Giant's Rivet aero helmet has been used by the pros and won some big races. Giant-Alpecin's John Degenkolb wore one in his Milan-San Remo victory, so it has a bit of provenance. And for us mortals, it does appear to offer a small-but-measurable advantage. I didn't find it the most secure or comfortable lid I've tried though.
The point of the Rivet is to be a bit quicker than a standard helmet, so let's jump straight in to that. "It's designed to produce maximum speed in real-world rider positions and critical sprinting situations," says Giant. So I took it up to our local closed road circuit for a bit of testing.
I'm not John Degenkolb (not sure I want to be at the moment, seeing as he's out of action after being hit by a car), so I can't tell you what kind of advantage you'll be getting at 70kph at the end of a Spring Classic. But at the speeds normal mortals ride, the data is interesting enough.
This is a graph of my laps of Odd Down circuit wearing the Giant Rivet and a standard helmet for comparison, a Scott ARX Plus. I was using a set of Garmin Vector 2 pedals to measure my power, and the power spread is from an easy 150W average for the 1.5km lap up to about 270W average, which for me is going pretty hard. For reference, that's a fastest lap of 2:22, which is just under 4th cat race pace (2:18 on Saturday, when conditions were similar).
What do the numbers say? Well, the trend line for the Rivet is above the trend line for the Scott, and depending on where you measure the offset you're looking at just under or just over 10W of difference. Put another way, 2-3 seconds a lap. It's not a rigorously scientific test and there are always going to be other variables at play in an outdoor environment, but it does suggest there's a measurable difference in the real world. Every little helps, right?
All of which is for nought if the helmet is shoddily made, or unwearably uncomfortable, or as heavy as if it were made of bricks, or head-cookingly hot. Thankfully it's none of those things. The ventilation, for an aero lid, is good. There are three big vents at the front and they channel air through deep cuts inside the helmet and chuck it out the back. It works pretty well even in high temperatures.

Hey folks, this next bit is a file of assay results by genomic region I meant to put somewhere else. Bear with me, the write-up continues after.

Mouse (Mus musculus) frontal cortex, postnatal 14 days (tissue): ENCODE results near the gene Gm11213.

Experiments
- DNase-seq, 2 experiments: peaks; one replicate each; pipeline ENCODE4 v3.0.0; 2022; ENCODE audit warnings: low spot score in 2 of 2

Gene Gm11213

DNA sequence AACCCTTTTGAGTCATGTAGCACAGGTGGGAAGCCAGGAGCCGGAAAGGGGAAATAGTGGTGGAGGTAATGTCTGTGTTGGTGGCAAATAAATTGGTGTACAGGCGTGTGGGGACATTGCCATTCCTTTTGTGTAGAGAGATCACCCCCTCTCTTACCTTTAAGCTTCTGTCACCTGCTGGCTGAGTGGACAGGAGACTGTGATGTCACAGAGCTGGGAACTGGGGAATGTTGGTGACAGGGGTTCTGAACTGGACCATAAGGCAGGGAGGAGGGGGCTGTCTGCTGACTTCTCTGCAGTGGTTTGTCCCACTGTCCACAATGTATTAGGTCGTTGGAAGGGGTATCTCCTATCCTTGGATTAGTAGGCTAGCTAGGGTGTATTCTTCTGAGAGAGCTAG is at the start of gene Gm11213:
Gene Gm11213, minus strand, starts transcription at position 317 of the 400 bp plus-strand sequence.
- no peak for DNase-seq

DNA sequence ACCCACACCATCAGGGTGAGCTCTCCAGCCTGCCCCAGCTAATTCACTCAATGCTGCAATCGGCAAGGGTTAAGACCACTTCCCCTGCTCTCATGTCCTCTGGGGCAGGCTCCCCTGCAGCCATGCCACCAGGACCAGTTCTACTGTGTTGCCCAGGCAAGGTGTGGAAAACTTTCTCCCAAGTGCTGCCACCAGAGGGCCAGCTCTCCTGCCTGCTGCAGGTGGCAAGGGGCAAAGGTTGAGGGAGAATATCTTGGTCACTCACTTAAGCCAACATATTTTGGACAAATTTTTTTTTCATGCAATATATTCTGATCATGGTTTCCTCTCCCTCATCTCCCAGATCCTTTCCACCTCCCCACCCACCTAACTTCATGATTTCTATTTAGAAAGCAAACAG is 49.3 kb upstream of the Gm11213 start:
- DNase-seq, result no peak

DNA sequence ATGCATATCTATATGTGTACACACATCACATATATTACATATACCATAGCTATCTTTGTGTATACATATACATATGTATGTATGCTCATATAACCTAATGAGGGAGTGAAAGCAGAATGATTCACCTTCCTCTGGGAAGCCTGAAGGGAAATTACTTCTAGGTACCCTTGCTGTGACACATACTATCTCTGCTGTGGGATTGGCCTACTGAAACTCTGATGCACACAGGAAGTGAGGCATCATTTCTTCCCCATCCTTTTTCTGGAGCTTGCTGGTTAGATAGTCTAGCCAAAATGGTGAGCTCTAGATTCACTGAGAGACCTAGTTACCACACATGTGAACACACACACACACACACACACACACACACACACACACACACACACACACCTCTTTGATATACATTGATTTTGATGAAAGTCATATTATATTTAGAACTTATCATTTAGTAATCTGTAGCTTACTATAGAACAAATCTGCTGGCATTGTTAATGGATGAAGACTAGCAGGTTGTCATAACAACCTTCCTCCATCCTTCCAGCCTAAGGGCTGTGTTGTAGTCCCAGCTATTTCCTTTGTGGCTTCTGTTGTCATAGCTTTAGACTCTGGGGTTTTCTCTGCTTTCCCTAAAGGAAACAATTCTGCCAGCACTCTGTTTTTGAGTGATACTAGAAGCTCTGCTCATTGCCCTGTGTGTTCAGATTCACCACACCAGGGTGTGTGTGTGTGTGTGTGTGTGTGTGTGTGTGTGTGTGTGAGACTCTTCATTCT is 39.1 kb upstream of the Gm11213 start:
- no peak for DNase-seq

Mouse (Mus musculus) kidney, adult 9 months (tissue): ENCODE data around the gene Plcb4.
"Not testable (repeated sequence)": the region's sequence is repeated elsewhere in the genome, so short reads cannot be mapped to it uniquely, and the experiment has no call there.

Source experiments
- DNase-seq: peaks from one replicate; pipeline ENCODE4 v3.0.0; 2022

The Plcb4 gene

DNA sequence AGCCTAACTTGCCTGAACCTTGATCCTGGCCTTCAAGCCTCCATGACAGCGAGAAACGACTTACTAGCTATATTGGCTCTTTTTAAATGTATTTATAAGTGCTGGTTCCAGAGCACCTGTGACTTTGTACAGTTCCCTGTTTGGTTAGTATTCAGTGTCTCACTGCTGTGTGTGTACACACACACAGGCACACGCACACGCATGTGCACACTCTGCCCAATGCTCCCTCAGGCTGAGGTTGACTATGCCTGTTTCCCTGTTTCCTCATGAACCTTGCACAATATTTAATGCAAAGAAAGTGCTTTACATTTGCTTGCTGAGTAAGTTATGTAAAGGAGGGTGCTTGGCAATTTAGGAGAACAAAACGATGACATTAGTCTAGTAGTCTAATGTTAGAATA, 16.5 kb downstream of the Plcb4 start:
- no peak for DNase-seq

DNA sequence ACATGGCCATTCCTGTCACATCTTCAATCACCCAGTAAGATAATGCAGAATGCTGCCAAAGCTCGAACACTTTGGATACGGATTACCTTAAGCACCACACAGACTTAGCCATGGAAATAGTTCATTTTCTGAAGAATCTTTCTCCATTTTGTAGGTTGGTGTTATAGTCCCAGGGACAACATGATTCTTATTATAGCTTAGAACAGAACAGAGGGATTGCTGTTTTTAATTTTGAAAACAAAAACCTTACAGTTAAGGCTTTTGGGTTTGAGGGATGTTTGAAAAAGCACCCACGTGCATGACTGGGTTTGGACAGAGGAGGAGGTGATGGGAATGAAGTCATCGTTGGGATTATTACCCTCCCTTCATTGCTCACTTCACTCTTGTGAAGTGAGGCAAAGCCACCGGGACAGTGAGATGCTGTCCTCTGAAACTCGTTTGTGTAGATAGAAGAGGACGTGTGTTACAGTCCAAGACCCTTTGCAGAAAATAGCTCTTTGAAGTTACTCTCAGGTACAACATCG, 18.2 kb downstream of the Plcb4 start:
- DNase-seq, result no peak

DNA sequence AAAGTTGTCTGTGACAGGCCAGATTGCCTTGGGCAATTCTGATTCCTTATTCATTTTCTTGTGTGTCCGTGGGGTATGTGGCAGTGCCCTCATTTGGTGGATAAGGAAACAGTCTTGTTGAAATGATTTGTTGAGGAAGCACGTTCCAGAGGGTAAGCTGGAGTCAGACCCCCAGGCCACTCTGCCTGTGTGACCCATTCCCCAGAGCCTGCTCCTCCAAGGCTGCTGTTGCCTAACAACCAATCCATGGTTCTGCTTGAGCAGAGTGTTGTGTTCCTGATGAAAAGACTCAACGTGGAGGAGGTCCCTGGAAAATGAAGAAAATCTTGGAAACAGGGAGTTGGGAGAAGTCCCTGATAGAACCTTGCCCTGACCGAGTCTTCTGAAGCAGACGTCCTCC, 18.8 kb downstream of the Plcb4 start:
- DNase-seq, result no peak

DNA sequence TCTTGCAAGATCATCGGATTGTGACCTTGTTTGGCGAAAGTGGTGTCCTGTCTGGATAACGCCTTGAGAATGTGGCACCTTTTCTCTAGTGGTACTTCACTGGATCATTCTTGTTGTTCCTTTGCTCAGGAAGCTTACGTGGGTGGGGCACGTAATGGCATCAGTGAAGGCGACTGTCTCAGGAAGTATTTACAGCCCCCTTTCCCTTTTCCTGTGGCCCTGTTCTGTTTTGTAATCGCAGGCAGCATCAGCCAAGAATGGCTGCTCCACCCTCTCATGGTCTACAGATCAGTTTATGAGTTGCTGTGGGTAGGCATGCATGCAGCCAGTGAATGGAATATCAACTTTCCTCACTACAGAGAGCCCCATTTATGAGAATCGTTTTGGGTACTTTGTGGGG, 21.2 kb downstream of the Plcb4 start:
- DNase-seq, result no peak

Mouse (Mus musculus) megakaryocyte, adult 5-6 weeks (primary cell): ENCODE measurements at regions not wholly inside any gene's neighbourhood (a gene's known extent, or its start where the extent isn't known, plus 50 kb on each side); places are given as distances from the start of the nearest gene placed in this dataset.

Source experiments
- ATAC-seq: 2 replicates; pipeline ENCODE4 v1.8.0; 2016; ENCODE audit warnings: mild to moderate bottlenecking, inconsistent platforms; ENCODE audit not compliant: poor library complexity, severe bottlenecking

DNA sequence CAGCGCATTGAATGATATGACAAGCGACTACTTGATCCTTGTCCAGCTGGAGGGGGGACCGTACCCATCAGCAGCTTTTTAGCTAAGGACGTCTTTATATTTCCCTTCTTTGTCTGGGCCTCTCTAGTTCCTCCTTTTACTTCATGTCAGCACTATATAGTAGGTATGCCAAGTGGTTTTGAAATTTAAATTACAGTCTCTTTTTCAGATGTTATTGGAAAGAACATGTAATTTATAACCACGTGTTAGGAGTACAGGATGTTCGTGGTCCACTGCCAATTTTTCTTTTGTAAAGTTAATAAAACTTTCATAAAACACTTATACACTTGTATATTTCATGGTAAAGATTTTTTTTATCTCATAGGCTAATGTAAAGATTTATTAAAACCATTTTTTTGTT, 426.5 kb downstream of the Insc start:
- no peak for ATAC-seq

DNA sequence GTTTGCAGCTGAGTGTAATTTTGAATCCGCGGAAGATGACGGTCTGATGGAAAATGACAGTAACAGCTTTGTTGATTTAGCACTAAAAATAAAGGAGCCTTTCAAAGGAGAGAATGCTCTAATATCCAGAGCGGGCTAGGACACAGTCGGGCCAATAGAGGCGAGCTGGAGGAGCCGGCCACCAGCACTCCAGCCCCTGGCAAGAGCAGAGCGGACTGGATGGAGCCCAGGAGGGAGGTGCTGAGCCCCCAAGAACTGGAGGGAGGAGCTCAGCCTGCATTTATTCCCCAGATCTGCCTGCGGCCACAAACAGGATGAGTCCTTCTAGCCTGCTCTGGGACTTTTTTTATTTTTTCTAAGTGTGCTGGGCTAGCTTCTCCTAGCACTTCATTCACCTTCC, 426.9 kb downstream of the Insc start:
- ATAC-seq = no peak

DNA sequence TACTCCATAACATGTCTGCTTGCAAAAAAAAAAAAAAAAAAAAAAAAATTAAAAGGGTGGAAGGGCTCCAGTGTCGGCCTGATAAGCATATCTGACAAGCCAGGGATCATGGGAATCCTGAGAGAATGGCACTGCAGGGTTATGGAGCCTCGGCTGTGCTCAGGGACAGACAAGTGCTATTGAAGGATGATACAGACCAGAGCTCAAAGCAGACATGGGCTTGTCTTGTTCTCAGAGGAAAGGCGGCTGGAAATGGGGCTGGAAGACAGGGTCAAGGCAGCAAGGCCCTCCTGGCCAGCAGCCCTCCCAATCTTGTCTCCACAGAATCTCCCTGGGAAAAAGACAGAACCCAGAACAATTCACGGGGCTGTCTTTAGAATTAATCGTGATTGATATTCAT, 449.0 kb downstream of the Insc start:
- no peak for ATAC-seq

At 299g it's not the lightest lid out there, but there's more material in an aero helmet because there are fewer holes. Compared to its peers, it's about par.
I didn't find the Rivet the most comfortable helmet. It dug in a bit at the front and I would have liked the retention system at the rear to sit a bit lower. The padding is pretty minimal inside but I didn't find that an issue. The thin, soft webbing straps are pretty comfy but the yoke under the ear isn't adjustable, so make sure the fit suits you if you can before you commit.
I wore it mostly for racing and fast ride training, but I stuck to my trusty and very comfy Scott for other riding. I'm not sure a bongo hat is really a look you can get away with commuting on a bike with mudguards, anyway.
General build quality is good, and the helmet conforms to a raft of standards: CPSC, CE-EN 1078: 2012 and ASNZ. In a spill it should be as effective as any other certified helmet out there. How effective that might be is always a good place to start a robust exchange of views, but I think it's moot here: this is a helmet designed for racing, and you don't get a choice of whether to wear one or not when you pin a number on your back.